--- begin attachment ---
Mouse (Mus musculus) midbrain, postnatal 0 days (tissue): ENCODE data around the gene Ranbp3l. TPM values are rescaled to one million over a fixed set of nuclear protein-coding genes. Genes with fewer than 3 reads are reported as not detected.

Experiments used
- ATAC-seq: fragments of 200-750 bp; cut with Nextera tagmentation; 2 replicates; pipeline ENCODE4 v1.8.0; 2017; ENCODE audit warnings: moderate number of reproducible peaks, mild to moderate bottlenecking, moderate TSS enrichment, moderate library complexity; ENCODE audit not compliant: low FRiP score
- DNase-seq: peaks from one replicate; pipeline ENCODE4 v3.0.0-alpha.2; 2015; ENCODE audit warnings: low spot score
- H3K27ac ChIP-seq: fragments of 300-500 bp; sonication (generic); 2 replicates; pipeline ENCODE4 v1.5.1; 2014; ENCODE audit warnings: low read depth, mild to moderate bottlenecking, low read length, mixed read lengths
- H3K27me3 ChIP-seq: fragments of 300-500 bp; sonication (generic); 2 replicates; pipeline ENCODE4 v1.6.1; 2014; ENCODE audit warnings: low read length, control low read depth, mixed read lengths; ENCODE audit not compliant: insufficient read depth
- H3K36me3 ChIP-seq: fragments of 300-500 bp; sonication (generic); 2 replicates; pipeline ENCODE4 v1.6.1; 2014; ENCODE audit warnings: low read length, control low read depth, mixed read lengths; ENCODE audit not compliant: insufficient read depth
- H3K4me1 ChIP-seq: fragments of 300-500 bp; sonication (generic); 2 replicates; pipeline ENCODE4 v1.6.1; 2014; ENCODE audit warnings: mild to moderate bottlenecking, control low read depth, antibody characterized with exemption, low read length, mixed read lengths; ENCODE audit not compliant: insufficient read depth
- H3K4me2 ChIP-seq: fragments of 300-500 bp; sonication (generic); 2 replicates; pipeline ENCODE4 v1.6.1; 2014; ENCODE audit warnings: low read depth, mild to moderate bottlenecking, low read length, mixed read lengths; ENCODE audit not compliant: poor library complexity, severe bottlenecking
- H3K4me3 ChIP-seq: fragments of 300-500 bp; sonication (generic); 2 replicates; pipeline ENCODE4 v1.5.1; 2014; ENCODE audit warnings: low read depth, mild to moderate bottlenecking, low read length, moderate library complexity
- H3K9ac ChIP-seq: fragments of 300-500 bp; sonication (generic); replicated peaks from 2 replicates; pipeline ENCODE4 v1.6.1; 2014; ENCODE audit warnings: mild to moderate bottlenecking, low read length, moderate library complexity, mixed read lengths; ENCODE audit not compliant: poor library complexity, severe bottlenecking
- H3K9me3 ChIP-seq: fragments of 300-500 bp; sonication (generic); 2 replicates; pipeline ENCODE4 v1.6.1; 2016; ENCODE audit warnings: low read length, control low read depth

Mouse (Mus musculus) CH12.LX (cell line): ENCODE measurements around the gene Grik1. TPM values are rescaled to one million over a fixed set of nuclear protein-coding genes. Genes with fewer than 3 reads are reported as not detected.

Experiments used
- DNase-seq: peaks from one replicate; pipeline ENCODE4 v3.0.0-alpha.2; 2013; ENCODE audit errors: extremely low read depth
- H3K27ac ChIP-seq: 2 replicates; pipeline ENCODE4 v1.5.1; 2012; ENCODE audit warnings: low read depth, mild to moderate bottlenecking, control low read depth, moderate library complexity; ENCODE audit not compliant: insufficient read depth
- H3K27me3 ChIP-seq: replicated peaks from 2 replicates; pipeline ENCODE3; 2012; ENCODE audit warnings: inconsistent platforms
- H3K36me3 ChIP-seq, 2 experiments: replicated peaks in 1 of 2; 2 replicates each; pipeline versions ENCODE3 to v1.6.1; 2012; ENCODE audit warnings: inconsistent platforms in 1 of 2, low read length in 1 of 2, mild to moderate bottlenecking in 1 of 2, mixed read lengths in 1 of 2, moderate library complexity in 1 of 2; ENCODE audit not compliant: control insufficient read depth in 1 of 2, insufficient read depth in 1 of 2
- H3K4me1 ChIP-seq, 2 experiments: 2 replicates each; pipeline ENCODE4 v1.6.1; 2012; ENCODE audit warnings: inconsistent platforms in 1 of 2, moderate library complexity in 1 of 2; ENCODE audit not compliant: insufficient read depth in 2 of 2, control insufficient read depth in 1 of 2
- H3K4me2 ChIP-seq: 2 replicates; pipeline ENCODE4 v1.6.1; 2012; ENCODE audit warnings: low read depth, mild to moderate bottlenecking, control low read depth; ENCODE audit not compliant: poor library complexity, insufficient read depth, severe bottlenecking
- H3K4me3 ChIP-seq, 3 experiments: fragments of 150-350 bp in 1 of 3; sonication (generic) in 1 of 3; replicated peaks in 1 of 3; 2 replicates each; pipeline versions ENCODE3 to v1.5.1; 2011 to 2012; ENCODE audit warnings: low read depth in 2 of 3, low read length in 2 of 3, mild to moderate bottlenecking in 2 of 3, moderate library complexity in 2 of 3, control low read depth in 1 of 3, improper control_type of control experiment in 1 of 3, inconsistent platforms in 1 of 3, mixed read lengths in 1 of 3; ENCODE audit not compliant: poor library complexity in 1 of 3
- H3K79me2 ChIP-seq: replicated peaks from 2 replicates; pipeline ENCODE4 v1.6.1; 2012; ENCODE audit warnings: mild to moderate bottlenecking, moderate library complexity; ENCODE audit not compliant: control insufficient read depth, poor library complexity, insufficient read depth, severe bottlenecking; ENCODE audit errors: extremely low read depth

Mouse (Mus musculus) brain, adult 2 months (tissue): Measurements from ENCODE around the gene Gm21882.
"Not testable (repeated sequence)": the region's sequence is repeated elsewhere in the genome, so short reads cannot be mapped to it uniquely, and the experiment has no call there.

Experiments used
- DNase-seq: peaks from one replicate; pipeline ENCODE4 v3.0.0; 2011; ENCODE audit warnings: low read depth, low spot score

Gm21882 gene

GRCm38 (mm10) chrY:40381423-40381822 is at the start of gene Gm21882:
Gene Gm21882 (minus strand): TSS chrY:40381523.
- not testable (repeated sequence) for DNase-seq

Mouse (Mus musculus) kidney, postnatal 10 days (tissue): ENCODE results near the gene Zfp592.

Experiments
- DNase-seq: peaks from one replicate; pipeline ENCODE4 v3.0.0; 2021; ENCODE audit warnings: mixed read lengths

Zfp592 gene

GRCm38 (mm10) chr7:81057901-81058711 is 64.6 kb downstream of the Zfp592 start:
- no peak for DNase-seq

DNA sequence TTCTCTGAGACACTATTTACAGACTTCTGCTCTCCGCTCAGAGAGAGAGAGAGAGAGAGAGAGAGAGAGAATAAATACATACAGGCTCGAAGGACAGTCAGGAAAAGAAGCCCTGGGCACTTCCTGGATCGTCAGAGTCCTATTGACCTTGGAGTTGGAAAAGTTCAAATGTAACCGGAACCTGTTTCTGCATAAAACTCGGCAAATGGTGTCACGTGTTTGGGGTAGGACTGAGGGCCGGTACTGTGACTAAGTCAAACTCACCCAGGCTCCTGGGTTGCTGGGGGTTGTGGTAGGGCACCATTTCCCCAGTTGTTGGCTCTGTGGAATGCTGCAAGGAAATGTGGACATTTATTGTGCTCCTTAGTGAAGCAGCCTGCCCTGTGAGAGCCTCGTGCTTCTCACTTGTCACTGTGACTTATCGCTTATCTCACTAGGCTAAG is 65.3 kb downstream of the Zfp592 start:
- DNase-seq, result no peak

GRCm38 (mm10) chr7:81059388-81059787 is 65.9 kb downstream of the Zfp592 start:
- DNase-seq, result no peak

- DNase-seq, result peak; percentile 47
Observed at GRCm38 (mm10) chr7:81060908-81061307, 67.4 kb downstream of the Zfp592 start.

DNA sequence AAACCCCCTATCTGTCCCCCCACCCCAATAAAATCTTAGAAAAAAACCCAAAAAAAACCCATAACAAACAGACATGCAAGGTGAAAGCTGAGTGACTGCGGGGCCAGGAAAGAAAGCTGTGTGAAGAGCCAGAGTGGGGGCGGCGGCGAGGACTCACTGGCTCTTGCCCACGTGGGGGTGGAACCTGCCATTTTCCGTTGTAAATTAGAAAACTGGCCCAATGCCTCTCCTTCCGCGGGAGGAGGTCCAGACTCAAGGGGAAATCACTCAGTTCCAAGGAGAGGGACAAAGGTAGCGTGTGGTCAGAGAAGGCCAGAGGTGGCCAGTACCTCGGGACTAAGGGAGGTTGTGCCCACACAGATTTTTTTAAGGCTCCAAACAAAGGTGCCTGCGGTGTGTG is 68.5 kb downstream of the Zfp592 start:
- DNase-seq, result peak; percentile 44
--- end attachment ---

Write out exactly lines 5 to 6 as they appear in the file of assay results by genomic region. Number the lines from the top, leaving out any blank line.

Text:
- H3K27ac ChIP-seq: fragments of 300-500 bp; sonication (generic); 2 replicates; pipeline ENCODE4 v1.5.1; 2014; ENCODE audit warnings: low read depth, mild to moderate bottlenecking, low read length, mixed read lengths
- H3K27me3 ChIP-seq: fragments of 300-500 bp; sonication (generic); 2 replicates; pipeline ENCODE4 v1.6.1; 2014; ENCODE audit warnings: low read length, control low read depth, mixed read lengths; ENCODE audit not compliant: insufficient read depth